CHICAGO (CBS) — Scientists and volunteers are spending their time putting 2,500 caterpillars to bed for the winter on the roof of the the Peggy Notebaert Nature Museum in the park of Lincoln Park.

As WBBM Newsradio’s John Cody reports, Notebaert Museum biology curator Dr. Douglas Taran says the purpose of the effort is to produce healthy populations of three imperiled butterfly species: the Baltimore Checkerspot, the Regal Fritillary, and the Swamp Metalmark.

LISTEN: WBBM Newsradio’s John Cody reports

Taran turned common household items into habitats that protect the caterpillars from the worst of the winter chill and the drying effects of winter’s low humidity.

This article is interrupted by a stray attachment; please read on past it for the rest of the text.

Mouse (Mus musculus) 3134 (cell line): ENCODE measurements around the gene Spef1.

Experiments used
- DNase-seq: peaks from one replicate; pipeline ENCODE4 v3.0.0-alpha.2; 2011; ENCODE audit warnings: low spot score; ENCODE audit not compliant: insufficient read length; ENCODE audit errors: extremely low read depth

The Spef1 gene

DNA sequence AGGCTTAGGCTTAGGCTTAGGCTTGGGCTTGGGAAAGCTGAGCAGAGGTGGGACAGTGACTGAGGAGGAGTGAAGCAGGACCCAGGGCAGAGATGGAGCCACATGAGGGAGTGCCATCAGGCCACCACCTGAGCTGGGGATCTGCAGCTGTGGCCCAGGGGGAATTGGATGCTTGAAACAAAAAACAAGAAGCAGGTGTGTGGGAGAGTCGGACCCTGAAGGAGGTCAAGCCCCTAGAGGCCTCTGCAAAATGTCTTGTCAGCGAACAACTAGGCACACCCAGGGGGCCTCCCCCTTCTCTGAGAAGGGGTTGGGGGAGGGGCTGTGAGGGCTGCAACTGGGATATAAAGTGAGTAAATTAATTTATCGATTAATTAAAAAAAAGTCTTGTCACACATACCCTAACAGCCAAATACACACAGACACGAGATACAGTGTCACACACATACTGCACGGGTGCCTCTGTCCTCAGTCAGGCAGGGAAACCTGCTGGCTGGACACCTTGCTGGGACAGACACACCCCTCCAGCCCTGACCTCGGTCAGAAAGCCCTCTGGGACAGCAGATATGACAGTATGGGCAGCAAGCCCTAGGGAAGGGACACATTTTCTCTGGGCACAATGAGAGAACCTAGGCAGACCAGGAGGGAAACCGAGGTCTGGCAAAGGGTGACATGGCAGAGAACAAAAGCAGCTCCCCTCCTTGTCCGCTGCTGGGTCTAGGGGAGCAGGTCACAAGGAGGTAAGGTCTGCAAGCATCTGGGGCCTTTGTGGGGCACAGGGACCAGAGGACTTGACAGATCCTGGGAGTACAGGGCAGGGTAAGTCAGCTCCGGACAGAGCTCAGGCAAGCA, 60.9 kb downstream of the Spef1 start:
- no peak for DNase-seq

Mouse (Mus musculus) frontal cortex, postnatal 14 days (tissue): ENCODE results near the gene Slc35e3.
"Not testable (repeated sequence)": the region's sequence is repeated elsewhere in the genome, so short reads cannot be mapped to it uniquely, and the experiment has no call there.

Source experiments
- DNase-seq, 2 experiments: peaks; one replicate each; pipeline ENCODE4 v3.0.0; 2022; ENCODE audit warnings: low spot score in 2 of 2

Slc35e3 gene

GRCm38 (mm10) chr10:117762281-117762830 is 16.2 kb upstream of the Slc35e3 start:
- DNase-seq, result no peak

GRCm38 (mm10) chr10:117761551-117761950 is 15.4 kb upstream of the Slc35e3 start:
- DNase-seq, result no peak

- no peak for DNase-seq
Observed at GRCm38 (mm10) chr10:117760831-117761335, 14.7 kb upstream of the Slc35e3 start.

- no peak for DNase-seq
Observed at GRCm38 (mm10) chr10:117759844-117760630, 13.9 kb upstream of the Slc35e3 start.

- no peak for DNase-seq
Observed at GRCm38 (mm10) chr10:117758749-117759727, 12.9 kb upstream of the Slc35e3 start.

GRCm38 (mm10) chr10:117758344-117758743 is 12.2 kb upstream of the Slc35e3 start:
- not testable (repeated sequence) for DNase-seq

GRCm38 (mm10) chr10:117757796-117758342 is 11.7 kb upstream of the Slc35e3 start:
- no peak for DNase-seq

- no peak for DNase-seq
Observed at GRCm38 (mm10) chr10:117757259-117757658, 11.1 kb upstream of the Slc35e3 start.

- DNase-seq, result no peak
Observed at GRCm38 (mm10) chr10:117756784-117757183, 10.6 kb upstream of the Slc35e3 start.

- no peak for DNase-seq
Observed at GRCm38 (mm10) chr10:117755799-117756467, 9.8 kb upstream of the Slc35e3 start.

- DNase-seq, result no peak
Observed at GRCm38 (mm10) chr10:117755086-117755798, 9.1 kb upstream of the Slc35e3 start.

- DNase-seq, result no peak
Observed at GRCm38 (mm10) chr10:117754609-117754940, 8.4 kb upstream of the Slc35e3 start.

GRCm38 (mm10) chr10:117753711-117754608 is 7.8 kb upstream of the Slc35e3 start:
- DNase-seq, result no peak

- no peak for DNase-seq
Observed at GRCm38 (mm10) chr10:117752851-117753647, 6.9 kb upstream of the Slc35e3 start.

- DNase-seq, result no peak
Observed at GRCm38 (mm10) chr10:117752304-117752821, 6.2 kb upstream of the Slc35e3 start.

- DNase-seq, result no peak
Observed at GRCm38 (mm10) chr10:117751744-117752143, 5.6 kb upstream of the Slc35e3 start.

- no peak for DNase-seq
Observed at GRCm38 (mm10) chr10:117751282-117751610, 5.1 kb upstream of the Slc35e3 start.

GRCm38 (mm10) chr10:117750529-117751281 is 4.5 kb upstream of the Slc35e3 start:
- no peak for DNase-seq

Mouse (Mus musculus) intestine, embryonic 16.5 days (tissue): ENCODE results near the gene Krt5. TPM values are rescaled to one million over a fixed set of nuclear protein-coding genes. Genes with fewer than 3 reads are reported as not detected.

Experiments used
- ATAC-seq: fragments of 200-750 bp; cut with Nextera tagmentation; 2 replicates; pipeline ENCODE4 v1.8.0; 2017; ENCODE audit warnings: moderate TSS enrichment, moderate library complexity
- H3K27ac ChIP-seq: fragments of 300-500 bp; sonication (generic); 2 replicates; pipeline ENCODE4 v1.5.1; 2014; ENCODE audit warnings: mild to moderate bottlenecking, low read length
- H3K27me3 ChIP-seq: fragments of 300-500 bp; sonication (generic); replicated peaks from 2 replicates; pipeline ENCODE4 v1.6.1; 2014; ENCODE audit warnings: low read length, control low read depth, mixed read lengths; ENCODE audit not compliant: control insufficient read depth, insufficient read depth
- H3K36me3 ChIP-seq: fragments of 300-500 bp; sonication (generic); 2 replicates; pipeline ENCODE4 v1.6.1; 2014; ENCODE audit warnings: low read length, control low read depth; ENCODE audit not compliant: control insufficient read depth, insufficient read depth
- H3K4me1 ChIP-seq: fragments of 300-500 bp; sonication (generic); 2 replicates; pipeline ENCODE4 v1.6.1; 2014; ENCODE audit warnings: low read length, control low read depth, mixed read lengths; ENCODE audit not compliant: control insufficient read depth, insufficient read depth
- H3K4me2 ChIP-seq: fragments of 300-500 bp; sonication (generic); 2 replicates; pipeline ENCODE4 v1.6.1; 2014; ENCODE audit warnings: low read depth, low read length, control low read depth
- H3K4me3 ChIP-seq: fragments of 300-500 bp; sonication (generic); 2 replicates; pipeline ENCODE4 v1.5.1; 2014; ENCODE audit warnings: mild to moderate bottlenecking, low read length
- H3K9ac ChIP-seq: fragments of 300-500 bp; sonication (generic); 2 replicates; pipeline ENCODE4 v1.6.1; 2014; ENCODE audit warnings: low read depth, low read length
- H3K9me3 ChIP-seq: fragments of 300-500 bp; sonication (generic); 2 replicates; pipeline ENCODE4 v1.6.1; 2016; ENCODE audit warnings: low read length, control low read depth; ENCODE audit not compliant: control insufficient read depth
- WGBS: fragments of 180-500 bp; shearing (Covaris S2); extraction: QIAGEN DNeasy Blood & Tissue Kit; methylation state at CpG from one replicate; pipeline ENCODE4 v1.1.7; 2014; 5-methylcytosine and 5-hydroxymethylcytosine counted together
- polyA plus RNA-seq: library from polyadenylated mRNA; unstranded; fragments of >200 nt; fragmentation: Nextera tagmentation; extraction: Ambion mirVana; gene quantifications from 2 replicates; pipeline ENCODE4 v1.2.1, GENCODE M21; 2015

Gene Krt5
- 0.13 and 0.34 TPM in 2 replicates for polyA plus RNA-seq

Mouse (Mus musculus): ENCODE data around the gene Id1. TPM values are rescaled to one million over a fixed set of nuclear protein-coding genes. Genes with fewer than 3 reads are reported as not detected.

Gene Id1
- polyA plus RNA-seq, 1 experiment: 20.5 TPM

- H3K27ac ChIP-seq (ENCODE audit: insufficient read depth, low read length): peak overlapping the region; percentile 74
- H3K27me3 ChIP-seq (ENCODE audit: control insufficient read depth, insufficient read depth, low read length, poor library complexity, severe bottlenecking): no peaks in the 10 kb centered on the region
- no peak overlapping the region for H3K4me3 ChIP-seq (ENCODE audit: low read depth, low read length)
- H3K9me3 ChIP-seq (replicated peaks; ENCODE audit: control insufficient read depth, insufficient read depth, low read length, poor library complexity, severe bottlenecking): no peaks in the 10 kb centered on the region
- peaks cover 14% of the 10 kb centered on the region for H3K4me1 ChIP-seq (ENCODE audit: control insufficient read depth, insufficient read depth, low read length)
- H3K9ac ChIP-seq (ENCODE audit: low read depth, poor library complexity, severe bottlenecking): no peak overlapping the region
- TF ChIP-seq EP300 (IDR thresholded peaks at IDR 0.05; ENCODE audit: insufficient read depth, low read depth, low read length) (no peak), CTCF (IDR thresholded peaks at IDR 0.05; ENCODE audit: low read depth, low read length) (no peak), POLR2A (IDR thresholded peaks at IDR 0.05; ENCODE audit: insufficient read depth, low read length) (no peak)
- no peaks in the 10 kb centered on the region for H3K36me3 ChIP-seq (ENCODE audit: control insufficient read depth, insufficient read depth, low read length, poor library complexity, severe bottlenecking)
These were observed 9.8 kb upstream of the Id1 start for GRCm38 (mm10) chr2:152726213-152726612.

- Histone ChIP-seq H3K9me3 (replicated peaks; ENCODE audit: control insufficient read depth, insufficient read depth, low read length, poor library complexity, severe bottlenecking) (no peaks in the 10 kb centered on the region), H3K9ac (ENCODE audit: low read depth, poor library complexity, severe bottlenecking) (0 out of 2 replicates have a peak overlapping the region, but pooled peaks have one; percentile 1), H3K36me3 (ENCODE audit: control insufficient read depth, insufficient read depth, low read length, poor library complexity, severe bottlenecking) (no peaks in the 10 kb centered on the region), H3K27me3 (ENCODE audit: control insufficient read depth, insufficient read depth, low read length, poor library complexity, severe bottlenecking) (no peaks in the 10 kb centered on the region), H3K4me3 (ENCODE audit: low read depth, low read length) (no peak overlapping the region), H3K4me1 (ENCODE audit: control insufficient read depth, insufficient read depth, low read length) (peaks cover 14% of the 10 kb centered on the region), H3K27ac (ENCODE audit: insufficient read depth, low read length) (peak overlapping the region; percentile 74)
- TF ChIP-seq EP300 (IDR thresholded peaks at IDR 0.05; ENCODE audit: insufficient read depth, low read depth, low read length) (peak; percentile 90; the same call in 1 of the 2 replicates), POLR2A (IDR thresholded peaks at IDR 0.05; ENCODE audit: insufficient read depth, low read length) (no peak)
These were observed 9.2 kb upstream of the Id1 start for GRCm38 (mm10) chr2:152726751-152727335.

He says the butterflies need the cold to progress to their adult phase. But too cold and too dry kills them.

So he pours into a drinking glass, plaster which will retain moisture over the winter. Then butterfly caterpillars are put in the glass, a lid is snapped on, and it is placed under terra cotta flower pots which even out temperature swings.

“A lot of these species eat violets, so we’ll be watching the violet leaves around the museum grounds,” Taran said. “When they start coming up and turning green, we know that it’s time to wake the caterpillars up.”

That will happen in March or April, Taran said.

Taran says he has been successful establishing breeding populations of the Baltimore Checkerspot and the Regal Fritillary. He is hoping for the same success establishing a new population of the endangered Swamp Metalmark.

There are 20 to 50 caterpillars in each glass, and four glasses per flower pot, meaning 50 terracotta flower pots will be upended on the roof of the nature museum until next spring.

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